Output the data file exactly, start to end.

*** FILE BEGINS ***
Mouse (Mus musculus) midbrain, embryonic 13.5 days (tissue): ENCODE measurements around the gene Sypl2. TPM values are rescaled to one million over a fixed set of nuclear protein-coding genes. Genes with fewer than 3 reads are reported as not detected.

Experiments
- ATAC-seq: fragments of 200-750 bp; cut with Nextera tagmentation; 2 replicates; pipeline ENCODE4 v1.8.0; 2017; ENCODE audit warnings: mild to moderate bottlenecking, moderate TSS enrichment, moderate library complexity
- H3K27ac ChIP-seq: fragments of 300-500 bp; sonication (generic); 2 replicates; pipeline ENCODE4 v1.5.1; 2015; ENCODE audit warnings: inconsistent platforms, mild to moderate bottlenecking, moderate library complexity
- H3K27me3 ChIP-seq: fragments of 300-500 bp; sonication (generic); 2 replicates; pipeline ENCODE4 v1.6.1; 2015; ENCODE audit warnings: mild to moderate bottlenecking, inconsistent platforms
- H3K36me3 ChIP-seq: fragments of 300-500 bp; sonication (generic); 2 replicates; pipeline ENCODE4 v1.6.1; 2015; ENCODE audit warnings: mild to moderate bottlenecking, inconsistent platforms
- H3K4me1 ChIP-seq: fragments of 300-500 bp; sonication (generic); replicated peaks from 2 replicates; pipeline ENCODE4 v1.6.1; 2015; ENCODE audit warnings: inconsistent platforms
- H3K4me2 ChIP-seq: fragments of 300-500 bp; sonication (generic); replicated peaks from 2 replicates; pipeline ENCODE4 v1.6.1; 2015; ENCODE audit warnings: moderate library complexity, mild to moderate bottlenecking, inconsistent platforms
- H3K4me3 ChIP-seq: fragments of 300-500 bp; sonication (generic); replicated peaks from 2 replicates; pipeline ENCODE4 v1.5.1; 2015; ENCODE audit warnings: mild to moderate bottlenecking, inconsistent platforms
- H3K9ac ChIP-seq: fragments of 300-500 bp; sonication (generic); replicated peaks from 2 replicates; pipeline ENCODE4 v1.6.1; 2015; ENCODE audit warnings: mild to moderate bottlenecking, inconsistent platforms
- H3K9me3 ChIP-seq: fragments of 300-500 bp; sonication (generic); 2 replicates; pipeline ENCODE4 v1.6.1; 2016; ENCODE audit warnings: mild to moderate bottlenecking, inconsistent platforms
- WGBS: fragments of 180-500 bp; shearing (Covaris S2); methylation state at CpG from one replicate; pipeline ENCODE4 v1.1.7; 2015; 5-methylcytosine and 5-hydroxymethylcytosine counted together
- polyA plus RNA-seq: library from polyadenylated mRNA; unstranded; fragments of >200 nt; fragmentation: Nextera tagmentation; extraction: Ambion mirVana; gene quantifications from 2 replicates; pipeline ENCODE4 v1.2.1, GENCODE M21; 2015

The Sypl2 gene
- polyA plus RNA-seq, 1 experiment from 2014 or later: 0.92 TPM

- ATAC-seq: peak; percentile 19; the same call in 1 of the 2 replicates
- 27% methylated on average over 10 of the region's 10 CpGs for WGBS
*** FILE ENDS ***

Mouse (Mus musculus) midbrain, embryonic 13.5 days (tissue): ENCODE measurements around the gene Sypl2. TPM values are rescaled to one million over a fixed set of nuclear protein-coding genes. Genes with fewer than 3 reads are reported as not detected.

Experiments
- ATAC-seq: fragments of 200-750 bp; cut with Nextera tagmentation; 2 replicates; pipeline ENCODE4 v1.8.0; 2017; ENCODE audit warnings: mild to moderate bottlenecking, moderate TSS enrichment, moderate library complexity
- H3K27ac ChIP-seq: fragments of 300-500 bp; sonication (generic); 2 replicates; pipeline ENCODE4 v1.5.1; 2015; ENCODE audit warnings: inconsistent platforms, mild to moderate bottlenecking, moderate library complexity
- H3K27me3 ChIP-seq: fragments of 300-500 bp; sonication (generic); 2 replicates; pipeline ENCODE4 v1.6.1; 2015; ENCODE audit warnings: mild to moderate bottlenecking, inconsistent platforms
- H3K36me3 ChIP-seq: fragments of 300-500 bp; sonication (generic); 2 replicates; pipeline ENCODE4 v1.6.1; 2015; ENCODE audit warnings: mild to moderate bottlenecking, inconsistent platforms
- H3K4me1 ChIP-seq: fragments of 300-500 bp; sonication (generic); replicated peaks from 2 replicates; pipeline ENCODE4 v1.6.1; 2015; ENCODE audit warnings: inconsistent platforms
- H3K4me2 ChIP-seq: fragments of 300-500 bp; sonication (generic); replicated peaks from 2 replicates; pipeline ENCODE4 v1.6.1; 2015; ENCODE audit warnings: moderate library complexity, mild to moderate bottlenecking, inconsistent platforms
- H3K4me3 ChIP-seq: fragments of 300-500 bp; sonication (generic); replicated peaks from 2 replicates; pipeline ENCODE4 v1.5.1; 2015; ENCODE audit warnings: mild to moderate bottlenecking, inconsistent platforms
- H3K9ac ChIP-seq: fragments of 300-500 bp; sonication (generic); replicated peaks from 2 replicates; pipeline ENCODE4 v1.6.1; 2015; ENCODE audit warnings: mild to moderate bottlenecking, inconsistent platforms
- H3K9me3 ChIP-seq: fragments of 300-500 bp; sonication (generic); 2 replicates; pipeline ENCODE4 v1.6.1; 2016; ENCODE audit warnings: mild to moderate bottlenecking, inconsistent platforms
- WGBS: fragments of 180-500 bp; shearing (Covaris S2); methylation state at CpG from one replicate; pipeline ENCODE4 v1.1.7; 2015; 5-methylcytosine and 5-hydroxymethylcytosine counted together
- polyA plus RNA-seq: library from polyadenylated mRNA; unstranded; fragments of >200 nt; fragmentation: Nextera tagmentation; extraction: Ambion mirVana; gene quantifications from 2 replicates; pipeline ENCODE4 v1.2.1, GENCODE M21; 2015

The Sypl2 gene
- polyA plus RNA-seq, 1 experiment from 2014 or later: 0.92 TPM

- ATAC-seq: peak; percentile 19; the same call in 1 of the 2 replicates
- 27% methylated on average over 10 of the region's 10 CpGs for WGBS